I write a lot. I started my career as a journalist before becoming an entrepreneur and have kept in the habit of writing reasonably steadily since. I have probably put out around 5,000 words a week for the last few years between various projects. I’ve been asked how we handle content creation at Variance a few times, and I thought it was worth putting together a few of my thoughts on how to ramp up your writing as a founder.

  1. Just write: writing is a muscle, and the more you work it out, the more in shape it becomes. Plus writing more (and publishing it) helps reduce the pressure of any single article defining you.
  2. Keep an ideas list: every time you think of or hear a writing idea, get it down. It doesn’t matter if it’s a text file or a to-do app. Just make sure you capture it. I like the spark file approach.
  3. Save your research: I save almost everything I listen to and read. Every article that is even slightly interesting goes into Evernote in full-text form and any podcast, which are frequently sources of inspiration for me, goes through Otter for transcription and then into Evernote for archiving. When it’s time to write, you’ll have everything you need without having to waste your time searching around again.
  4. Find an editor: most people have never worked with an editor, but once you have it’s hard to go back. The deal with an editor is that they’re going to give you the truth and help you develop your ideas and probably hurt your feelings a bit (no one’s writing is perfect on the first try). But, in exchange, you get a better piece of writing, and you get to claim all their work as your own. So if you get the chance, take it.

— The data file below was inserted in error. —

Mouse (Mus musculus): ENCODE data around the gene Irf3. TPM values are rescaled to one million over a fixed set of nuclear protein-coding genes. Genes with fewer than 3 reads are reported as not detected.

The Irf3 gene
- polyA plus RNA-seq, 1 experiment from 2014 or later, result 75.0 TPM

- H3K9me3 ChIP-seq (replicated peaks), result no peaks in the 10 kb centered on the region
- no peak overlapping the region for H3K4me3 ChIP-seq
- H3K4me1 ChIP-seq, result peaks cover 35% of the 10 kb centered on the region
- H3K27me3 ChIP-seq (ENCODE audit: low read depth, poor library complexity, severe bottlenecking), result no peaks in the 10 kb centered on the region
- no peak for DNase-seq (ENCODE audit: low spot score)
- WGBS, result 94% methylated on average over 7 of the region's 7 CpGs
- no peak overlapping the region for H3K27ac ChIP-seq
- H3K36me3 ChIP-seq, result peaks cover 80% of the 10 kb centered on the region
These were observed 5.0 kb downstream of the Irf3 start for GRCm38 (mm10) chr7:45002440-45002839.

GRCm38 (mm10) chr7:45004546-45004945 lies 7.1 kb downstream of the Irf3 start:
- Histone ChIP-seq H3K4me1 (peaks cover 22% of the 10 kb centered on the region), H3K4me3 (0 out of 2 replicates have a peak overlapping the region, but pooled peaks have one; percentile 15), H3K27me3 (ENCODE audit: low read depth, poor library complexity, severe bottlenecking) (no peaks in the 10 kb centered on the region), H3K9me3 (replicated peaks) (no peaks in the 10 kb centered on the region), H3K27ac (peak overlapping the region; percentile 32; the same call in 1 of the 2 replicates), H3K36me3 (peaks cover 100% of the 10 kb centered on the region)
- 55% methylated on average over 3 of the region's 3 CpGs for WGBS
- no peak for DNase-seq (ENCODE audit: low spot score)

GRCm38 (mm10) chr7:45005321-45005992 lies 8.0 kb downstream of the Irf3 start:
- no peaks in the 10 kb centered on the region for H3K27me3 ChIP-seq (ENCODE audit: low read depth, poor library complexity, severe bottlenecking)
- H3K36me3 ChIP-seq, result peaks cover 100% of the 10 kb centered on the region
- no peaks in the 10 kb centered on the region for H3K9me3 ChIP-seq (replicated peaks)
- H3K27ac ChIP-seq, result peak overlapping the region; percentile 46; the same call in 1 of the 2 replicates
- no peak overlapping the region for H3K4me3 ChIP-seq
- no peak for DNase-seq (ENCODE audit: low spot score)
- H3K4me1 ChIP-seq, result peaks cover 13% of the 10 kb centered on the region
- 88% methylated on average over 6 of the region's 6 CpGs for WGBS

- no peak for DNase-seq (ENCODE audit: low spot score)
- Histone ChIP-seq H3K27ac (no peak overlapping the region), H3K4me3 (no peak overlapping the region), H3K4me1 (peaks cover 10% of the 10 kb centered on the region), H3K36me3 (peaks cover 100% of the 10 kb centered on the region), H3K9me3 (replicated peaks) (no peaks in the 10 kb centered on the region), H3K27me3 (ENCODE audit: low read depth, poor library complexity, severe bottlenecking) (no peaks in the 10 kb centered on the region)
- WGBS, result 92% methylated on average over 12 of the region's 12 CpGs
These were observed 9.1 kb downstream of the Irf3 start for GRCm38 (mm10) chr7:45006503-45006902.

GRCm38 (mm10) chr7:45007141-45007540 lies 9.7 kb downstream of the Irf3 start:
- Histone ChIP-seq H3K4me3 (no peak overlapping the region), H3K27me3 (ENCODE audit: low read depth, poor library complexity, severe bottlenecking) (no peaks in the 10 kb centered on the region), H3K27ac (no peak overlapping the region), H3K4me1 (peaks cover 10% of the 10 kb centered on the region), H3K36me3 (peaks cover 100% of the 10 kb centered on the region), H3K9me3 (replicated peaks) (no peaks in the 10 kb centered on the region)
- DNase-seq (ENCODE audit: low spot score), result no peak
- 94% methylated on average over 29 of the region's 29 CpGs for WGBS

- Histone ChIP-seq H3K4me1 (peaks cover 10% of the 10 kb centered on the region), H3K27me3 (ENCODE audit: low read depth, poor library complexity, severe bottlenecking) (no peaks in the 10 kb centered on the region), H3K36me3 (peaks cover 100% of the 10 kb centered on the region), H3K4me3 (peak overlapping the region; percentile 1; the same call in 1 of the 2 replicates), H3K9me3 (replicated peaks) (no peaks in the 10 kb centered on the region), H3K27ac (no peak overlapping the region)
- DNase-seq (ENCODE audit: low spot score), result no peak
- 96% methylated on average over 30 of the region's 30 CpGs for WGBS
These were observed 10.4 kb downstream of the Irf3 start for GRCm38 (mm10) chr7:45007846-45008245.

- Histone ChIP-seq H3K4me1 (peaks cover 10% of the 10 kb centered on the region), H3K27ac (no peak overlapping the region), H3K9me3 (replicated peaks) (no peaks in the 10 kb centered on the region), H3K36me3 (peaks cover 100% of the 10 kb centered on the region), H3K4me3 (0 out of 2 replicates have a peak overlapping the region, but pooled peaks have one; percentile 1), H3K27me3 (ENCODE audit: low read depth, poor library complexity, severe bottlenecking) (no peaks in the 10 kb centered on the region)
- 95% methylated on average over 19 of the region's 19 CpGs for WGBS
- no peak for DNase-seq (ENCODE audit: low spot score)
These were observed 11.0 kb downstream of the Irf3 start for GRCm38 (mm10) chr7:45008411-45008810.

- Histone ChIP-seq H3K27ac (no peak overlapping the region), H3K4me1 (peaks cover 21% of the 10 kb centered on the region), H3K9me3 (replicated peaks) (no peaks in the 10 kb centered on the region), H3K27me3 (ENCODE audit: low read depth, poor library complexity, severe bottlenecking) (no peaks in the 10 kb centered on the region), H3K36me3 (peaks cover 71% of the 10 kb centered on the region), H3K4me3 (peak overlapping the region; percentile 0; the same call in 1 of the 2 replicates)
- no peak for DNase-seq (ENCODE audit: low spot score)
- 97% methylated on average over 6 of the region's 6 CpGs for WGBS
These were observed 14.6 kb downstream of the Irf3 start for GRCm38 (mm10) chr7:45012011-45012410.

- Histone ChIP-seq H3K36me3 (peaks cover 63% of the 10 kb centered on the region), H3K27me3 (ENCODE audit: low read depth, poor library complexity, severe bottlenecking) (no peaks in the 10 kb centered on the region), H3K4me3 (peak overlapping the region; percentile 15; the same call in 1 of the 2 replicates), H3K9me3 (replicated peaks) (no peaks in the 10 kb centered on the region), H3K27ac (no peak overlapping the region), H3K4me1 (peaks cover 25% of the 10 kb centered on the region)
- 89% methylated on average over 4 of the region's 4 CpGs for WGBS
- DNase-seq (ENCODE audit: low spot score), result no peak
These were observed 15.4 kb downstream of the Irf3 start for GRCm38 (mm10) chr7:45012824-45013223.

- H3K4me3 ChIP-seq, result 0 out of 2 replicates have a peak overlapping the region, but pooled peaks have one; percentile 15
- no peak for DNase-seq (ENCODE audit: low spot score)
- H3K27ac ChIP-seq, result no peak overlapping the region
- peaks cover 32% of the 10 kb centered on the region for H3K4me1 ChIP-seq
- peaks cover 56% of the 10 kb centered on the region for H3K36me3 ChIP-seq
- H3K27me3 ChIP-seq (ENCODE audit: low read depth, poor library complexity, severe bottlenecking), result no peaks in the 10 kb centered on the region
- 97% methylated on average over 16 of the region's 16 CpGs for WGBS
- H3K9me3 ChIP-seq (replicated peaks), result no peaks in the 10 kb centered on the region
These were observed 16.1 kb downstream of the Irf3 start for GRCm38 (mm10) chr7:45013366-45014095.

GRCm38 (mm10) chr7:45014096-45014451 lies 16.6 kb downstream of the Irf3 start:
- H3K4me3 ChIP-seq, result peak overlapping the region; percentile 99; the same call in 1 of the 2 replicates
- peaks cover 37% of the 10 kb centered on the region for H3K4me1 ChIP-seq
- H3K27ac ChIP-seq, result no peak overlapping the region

5. Learn to edit: to the point above, learning to edit is a great skill to have. It will help you support other writers around you and help you become a better writer yourself. In addition, recognizing patterns in language and approaches to articulating ideas are key to building your own identity as a writer.

Finally, particularly if you’re a founder, think of writing as the sand that fills in the gaps of your big goals. While we all hope to stay 100% focused on the big tasks in front of us, sometimes you just need a bit of breathing room. Once you’ve gotten a coffee or watched a YouTube video or whatever you do to unwind, think about picking up one of the ideas in your spark file if you’re not quite ready to dive back into the big task. I suspect you’ll both find it easier to do, and it will help you get into a better, more focused place to take on the more significant strategic questions with which you’re likely grappling.

I really like this advice from mathematician Terence Tao:

There will of course be times when one is too frustrated, fatigued, or otherwise not motivated to work on one’s current project.  This is perfectly normal, and trying to force oneself to keep at that project can become counterproductive after a while.  I find that it helps to have a number of smaller projects (or perhaps some non-mathematical errands) to have at hand when I am unwilling for whatever reason to work on my major projects; conversely, if I get bored with these smaller tasks, I can often convince myself to then tackle one of my bigger ones. 

Of course, the reason to do all this is that content is still one of the very best ways to both generate leads and to keep prospects and customers engaged. It’s even more powerful when you’ve got visibility into how all those folks are consuming it as part of your go-to-market process with a platform like Variance

Good luck!

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